The singer Paul Robeson once said, "Artists are the gatekeepers of the truth. We are civilization's radical voice." Collectors of Black art often see themselves as custodians of the history, culture, and nuanced narratives of the global Black experience. These collectors often feel honor-bound to protect Black artists and preserve Black culture, which for so long, and so often, has been excluded from contemporary art spaces.
In honor of Black History Month, this list features a group of Black collectors with distinct points of view on whom they collect, how and why they purchase art, and what imprint they want their collections to leave on the world. Former NBA player Elliot Perry explains why he purchases "hard-to-look-at" works; Denise Gardner discusses how she uses Instagram to discover artists; Larry Ossei-Mensah talks about collecting as a journey with an artist; and Charlotte Newman expresses her interest in work that explores realms beyond this planet.
The collectors below are just as important as the artists they collect. It is through their relationship-building with the artists, their desire to use art as catalyst to create community, and their purchasing of work that has made the market for works by Black artists thrive in a way it perhaps never has before. Their relentless pursuit to sustain meaningful presence in the contemporary art world is proof that Black art is indeed the future.
Partner & Creative Director of UTA Fine arts and UTA Artist Space
"Art has always been my love," says Arthur Lewis. "It keeps me engaged in the world with the curiosity of a child." Lewis has been collecting art for upward of 30 years, ever since he bought his first piece at the PBS auction for $75. The creative director at United Talent Agency primarily collects artist of color because he is "drawn to their stories, which have too often been marginalized," he said. Though Lewis believes has had been overlooked or not considered a serious collector in the past, he finds that COVID-19 pandemic has broken down some of the art world's traditional barriers, creating more space to welcome new art buyers.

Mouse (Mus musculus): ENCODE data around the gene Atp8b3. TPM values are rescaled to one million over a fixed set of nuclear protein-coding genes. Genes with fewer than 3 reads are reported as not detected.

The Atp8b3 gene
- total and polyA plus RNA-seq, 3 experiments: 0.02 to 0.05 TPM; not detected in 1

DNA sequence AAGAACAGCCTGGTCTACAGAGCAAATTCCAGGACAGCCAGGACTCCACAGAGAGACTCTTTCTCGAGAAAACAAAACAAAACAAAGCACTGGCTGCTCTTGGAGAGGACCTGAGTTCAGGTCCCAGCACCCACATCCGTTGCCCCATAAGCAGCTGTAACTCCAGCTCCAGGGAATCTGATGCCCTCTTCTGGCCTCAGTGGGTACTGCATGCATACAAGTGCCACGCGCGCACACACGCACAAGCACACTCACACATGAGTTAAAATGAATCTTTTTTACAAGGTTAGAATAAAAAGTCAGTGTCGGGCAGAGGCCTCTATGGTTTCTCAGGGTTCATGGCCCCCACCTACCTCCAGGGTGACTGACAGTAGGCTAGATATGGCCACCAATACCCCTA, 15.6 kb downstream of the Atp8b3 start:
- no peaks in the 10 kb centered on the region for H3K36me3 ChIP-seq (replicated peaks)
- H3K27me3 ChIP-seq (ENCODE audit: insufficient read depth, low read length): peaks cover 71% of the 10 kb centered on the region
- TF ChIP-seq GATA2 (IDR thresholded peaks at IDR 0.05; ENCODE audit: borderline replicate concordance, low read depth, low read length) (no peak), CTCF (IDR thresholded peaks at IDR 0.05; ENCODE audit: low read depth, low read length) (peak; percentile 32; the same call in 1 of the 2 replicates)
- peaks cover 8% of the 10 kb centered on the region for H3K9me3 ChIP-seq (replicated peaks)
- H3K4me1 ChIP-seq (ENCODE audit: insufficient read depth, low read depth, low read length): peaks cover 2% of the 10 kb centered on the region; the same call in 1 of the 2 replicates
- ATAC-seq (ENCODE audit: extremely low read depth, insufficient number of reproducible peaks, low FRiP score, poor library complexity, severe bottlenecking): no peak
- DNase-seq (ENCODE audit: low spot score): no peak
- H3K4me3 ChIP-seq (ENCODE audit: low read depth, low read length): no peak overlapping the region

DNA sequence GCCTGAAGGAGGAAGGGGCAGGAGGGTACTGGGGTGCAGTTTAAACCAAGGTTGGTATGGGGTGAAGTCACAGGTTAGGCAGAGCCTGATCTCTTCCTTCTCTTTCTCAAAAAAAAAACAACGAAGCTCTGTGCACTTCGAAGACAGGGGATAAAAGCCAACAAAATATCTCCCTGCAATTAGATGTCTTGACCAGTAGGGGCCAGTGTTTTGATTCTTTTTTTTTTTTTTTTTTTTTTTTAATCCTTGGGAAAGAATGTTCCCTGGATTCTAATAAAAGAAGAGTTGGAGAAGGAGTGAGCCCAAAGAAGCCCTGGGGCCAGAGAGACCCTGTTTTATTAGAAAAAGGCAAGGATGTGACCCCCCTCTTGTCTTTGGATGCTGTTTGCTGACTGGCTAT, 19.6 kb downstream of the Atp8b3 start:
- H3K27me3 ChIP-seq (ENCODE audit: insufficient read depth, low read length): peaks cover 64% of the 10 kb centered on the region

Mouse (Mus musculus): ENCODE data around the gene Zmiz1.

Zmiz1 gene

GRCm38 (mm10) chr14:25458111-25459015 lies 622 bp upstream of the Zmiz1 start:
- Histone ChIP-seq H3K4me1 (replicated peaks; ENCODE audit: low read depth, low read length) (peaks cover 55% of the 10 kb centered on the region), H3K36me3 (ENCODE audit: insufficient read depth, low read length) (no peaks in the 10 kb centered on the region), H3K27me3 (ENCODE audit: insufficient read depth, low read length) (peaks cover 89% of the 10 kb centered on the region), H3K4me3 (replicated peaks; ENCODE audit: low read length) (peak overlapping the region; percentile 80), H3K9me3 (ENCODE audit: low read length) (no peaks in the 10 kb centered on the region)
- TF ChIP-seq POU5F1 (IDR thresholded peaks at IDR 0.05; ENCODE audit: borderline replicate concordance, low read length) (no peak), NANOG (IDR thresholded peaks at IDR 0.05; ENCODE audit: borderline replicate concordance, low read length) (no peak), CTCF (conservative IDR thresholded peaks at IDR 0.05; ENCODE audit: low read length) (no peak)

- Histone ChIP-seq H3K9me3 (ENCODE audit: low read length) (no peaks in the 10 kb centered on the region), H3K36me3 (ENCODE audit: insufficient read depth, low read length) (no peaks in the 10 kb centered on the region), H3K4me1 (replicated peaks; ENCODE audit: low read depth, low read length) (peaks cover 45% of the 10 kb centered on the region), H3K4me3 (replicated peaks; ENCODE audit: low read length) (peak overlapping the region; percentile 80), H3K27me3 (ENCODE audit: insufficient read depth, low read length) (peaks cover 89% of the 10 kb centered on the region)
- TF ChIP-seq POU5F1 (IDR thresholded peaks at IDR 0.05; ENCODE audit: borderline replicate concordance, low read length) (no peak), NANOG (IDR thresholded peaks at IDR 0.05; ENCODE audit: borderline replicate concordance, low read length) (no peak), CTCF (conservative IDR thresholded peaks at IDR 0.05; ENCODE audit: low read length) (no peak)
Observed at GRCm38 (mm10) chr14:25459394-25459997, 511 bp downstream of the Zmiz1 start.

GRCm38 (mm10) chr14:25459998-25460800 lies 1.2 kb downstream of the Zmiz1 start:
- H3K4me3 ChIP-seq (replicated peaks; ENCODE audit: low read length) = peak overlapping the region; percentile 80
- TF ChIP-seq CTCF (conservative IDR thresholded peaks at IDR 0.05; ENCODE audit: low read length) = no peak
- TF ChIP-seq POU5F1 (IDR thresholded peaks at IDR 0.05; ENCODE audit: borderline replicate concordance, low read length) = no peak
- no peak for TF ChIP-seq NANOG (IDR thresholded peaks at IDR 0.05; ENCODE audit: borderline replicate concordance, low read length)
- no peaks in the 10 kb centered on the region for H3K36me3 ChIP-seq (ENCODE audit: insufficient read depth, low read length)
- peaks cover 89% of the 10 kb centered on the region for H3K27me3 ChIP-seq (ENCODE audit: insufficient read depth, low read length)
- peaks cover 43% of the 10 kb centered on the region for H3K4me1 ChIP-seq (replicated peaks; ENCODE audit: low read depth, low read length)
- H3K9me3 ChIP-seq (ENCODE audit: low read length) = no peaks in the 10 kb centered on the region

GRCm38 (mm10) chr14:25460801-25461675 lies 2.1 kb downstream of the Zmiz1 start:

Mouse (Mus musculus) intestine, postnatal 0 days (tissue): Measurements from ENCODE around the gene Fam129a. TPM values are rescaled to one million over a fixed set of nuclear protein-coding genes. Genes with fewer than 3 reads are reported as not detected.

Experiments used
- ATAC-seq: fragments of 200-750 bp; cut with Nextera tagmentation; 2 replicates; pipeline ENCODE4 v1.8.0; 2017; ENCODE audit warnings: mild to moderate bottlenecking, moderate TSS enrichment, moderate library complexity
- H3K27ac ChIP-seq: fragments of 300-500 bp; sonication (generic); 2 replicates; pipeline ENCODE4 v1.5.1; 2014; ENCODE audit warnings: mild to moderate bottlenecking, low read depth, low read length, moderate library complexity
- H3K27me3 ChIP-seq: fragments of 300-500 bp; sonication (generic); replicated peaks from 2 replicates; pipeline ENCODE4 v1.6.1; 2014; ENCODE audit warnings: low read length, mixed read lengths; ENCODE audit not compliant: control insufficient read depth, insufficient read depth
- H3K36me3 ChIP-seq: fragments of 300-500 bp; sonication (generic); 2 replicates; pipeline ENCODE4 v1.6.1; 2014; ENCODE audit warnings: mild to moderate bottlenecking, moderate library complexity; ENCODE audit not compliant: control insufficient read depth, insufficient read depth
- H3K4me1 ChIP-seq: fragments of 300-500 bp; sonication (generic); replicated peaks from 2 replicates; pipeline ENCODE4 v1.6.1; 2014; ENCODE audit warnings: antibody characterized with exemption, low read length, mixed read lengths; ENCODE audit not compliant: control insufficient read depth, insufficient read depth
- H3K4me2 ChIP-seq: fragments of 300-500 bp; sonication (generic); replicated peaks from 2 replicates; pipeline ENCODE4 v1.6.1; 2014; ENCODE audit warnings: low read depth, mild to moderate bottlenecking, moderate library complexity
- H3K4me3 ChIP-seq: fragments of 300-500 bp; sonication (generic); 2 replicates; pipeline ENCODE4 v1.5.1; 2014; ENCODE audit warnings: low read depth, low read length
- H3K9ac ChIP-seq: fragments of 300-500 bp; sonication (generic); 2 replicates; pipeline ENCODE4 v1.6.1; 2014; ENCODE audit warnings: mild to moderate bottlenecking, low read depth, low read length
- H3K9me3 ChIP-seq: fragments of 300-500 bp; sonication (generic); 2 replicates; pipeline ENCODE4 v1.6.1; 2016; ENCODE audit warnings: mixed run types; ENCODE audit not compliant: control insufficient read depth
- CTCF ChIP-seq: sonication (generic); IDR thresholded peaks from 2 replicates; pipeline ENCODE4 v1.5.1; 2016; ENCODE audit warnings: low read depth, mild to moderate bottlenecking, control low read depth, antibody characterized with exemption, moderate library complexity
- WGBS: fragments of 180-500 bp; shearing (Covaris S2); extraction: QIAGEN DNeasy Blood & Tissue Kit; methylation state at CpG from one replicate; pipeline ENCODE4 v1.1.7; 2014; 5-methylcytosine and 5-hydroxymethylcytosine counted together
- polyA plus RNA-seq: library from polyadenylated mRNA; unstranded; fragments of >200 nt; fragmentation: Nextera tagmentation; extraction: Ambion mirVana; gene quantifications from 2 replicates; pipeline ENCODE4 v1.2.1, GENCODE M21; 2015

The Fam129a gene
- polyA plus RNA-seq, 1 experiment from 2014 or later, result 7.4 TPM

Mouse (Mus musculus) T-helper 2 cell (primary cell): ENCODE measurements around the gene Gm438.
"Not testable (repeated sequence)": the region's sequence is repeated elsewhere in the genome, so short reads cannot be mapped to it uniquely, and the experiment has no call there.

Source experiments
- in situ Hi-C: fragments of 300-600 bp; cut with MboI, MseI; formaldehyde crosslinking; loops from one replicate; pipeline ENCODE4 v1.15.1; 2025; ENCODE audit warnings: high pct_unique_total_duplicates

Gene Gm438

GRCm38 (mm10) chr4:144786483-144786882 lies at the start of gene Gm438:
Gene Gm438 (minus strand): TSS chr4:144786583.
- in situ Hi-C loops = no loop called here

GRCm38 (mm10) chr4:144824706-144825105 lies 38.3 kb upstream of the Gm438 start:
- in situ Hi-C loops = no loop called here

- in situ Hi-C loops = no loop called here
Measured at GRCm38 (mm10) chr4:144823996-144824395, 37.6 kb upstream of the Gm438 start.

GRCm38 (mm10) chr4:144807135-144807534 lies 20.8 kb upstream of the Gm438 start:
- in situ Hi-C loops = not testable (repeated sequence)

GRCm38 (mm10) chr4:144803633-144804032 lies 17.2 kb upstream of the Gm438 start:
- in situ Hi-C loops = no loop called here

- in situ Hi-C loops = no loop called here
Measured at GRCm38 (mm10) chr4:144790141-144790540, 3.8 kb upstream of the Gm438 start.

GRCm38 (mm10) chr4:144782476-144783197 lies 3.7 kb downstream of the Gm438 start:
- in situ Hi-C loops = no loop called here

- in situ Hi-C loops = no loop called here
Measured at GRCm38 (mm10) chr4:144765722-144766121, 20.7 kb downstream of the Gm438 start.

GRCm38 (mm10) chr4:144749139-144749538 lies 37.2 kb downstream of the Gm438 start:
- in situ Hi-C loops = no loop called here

Lorna Simpson, Night Dreams, 2020.
Photo by James Wang. Courtesy of the artist, Hauser & Wirth, and Arthur Lewis.
copyright Lorna Simpson.
Naudline Pierre, Closer Still, 2017, Courtesy of the artist and Arthur Lewis.
Lewis, who is on the National Advisory Committee for the New Orleans African American Museum and is a member of the Studio Museum in Harlem's Chairman's Circle, believes in supporting artists by buying their art and developing meaningful relationships with them. Some of Lewis's most beloved pieces in his collection are a work by Lorna Simpson titled Night Dreams (2020) and a Titus Kaphar's 2016 painting Enough About You. "New voices are emerging from many different channels, and I think it is broadening the perspective and reach of their practices," he said. "What an exciting time to be a Black artists!"
Founding partner at Avid Partners
The collection Pamela Joyner has built with her husband Alfred J. Giuffrida is what Joyner has called a mission-driven collection. Together, they have accumulated nearly 400 pieces by artists including Charles Gaines, Jennie C. Jones, Lorna Simposon, Kevin Beasley, and Julie Mehretu. However, if you ask a number of today's most important contemporary artists about Pamela Joyner, they'll say that she is more than a collector - she is an advocate for the arts.